SEL in Policy

SEL in California Regulation

Policies that affect social and emotional learning can play a critical role in establishing SEL as an essential element of education. For example, several states have adopted SEL learning standards, which set an expectation and benchmarks for teaching SEL. A few states require essential teacher preparation programs to address SEL, or require demonstration of SEL competencies for teacher certification.

Although such statewide legislation regarding SEL in California tends to be weak, California recently moved in three ways to expand SEL in schools.

One was passage in 2016 of the statewide Local Control and Accountability Plan (LCAP), which follows a recent state trend of allowing more budgetary flexibility and parent guidance in setting local school district policies but mandates that local districts and schools give attention and funding to “climate and connectedness”  – which can be a door-opener for SEL. Under the earlier allied mandate, the Local Control Funding Formula (LCFF), districts presumably have more flexibility in allotting statewide funds to SEL.

Just how much citizen advocacy for SEL actually occurs on a local level, will he highly determinate in most school districts of how much funding actually goes to SEL.

Second, and also very positive, the state education department has moved to adopt what it calls “California One System Serving the Whole Child.”  By which it means education that includes life skills and social and emotional skills. It is very worth reading their entire posted presentation, of which the next two paragraphs are an edited (by us) more readable version of the opening section. (The other sections in the original are far more digestible if you click the California One-System link in this paragraph.)

“The California Department of Education is committed to aligning a system of supports to better meet the needs of the whole child (from cradle to career). Within the department, we have created a One System Action Team made up of division representatives whose goal is to support – and continue to build – the basis for “whole child” support systems; also, to drive the department -wide integration of the ‘one system’ concept.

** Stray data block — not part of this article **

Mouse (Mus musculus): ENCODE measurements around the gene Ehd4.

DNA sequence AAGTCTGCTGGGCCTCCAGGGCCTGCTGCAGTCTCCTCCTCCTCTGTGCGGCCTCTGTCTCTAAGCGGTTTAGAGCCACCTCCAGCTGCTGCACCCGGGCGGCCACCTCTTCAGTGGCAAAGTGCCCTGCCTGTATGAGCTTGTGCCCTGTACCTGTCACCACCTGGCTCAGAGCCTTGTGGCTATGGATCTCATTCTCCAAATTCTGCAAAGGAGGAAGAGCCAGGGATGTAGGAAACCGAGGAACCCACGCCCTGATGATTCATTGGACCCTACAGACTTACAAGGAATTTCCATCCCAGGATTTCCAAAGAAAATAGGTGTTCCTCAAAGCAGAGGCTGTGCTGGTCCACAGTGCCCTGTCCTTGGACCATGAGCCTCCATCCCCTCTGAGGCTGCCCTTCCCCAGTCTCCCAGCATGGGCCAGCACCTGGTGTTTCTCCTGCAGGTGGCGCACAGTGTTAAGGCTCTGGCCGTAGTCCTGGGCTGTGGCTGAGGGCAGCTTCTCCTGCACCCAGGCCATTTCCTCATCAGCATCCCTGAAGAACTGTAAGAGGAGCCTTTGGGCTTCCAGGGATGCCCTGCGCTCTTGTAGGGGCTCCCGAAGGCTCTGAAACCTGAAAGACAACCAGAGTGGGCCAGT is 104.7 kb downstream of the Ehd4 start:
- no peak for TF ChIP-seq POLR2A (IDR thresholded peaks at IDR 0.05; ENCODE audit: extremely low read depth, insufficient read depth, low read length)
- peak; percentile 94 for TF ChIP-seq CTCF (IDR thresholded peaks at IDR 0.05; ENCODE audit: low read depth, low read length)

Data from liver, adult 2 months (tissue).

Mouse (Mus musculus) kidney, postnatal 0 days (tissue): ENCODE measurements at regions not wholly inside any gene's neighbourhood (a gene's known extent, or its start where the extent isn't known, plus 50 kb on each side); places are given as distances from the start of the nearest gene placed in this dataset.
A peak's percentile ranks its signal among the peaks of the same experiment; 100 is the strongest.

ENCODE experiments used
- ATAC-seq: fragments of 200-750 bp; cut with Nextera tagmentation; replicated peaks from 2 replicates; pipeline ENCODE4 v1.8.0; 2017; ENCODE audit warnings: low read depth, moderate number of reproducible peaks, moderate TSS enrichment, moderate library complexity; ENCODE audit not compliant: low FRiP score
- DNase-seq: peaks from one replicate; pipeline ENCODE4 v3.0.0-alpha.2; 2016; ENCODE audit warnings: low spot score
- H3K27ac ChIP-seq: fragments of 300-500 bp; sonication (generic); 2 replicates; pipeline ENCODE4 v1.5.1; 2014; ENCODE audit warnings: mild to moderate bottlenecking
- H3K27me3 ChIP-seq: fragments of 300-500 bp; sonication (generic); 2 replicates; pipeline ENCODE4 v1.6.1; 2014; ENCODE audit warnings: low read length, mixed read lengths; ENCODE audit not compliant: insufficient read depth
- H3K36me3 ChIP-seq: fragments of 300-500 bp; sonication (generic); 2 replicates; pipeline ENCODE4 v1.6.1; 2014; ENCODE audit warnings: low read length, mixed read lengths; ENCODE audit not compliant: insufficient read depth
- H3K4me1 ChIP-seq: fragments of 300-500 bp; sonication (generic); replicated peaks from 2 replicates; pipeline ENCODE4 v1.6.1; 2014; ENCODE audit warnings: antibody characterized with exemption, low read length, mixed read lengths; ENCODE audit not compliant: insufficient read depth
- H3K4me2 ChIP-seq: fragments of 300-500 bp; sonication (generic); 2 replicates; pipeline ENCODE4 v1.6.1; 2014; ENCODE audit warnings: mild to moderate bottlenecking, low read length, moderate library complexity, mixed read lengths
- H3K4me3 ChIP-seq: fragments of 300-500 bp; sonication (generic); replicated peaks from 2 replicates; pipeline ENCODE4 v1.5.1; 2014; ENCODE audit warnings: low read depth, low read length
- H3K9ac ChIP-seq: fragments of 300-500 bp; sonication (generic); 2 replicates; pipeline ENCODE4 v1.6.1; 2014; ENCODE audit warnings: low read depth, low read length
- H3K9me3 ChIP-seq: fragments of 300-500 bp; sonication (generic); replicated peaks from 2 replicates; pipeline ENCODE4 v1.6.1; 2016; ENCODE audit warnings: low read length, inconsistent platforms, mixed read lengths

“The Team is prioritizing internal collaboration around our initiatives, resources, and field support. The Team will also focus on building the capacity to implement proven or promising research-based programs and practices, specifically targeted at serving the whole child.”

Third, the other positive development is the near completion of state Social and Emotional Learning Guidelines, which themselves will need strong advocacy to be adopted at the district level.

On the negative side, these are slow-moving developments that require activism and advocacy from SEL4CA on a grassroots level if the needs of the state’s children, educators and parents are to be met sooner rather than later. By best estimates only 10% of state schools are deploying SEL with fidelity. We have a 90% long way to go.

What follows are a summary of LCAP and the latest draft of the coming California SEL Guidelines.

 

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Local Control and Accountability Plan (LCAP) Important new ways for parents to engage in decision making

 What is the Local Control and Accountability Plan (LCAP)?

 The LCAP is a critical part of the new Local Control Funding Formula (LCFF). Each school district must engage parents, educators, employees and the community to establish these plans. The plans will describe the school district’s overall vision for students, annual goals and specific actions the district will take to achieve the vision and goals.

 The LCAPs must focus on eight areas identified as state priorities. The plans will also demonstrate how the district’s budget will help achieve the goals, and assess each year how well the strategies in the plan were able to improve outcomes.